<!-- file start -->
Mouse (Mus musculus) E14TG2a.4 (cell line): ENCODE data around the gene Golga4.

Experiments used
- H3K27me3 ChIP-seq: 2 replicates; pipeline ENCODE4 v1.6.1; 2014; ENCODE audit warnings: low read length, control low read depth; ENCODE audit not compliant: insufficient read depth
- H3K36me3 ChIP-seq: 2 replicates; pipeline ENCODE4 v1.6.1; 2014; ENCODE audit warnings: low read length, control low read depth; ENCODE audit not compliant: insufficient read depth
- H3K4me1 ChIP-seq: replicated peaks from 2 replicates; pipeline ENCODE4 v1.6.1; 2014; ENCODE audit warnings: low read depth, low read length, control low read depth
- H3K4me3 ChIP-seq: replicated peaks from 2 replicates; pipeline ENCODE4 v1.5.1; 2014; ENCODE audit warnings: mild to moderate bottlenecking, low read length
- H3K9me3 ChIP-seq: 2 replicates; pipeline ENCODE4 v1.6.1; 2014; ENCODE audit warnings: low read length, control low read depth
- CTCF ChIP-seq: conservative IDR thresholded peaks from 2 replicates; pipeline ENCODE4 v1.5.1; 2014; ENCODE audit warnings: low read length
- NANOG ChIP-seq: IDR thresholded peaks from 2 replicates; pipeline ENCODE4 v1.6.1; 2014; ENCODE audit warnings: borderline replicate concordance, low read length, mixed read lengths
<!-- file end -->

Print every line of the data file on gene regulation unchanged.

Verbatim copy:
Mouse (Mus musculus) E14TG2a.4 (cell line): ENCODE data around the gene Golga4.

Experiments used
- H3K27me3 ChIP-seq: 2 replicates; pipeline ENCODE4 v1.6.1; 2014; ENCODE audit warnings: low read length, control low read depth; ENCODE audit not compliant: insufficient read depth
- H3K36me3 ChIP-seq: 2 replicates; pipeline ENCODE4 v1.6.1; 2014; ENCODE audit warnings: low read length, control low read depth; ENCODE audit not compliant: insufficient read depth
- H3K4me1 ChIP-seq: replicated peaks from 2 replicates; pipeline ENCODE4 v1.6.1; 2014; ENCODE audit warnings: low read depth, low read length, control low read depth
- H3K4me3 ChIP-seq: replicated peaks from 2 replicates; pipeline ENCODE4 v1.5.1; 2014; ENCODE audit warnings: mild to moderate bottlenecking, low read length
- H3K9me3 ChIP-seq: 2 replicates; pipeline ENCODE4 v1.6.1; 2014; ENCODE audit warnings: low read length, control low read depth
- CTCF ChIP-seq: conservative IDR thresholded peaks from 2 replicates; pipeline ENCODE4 v1.5.1; 2014; ENCODE audit warnings: low read length
- NANOG ChIP-seq: IDR thresholded peaks from 2 replicates; pipeline ENCODE4 v1.6.1; 2014; ENCODE audit warnings: borderline replicate concordance, low read length, mixed read lengths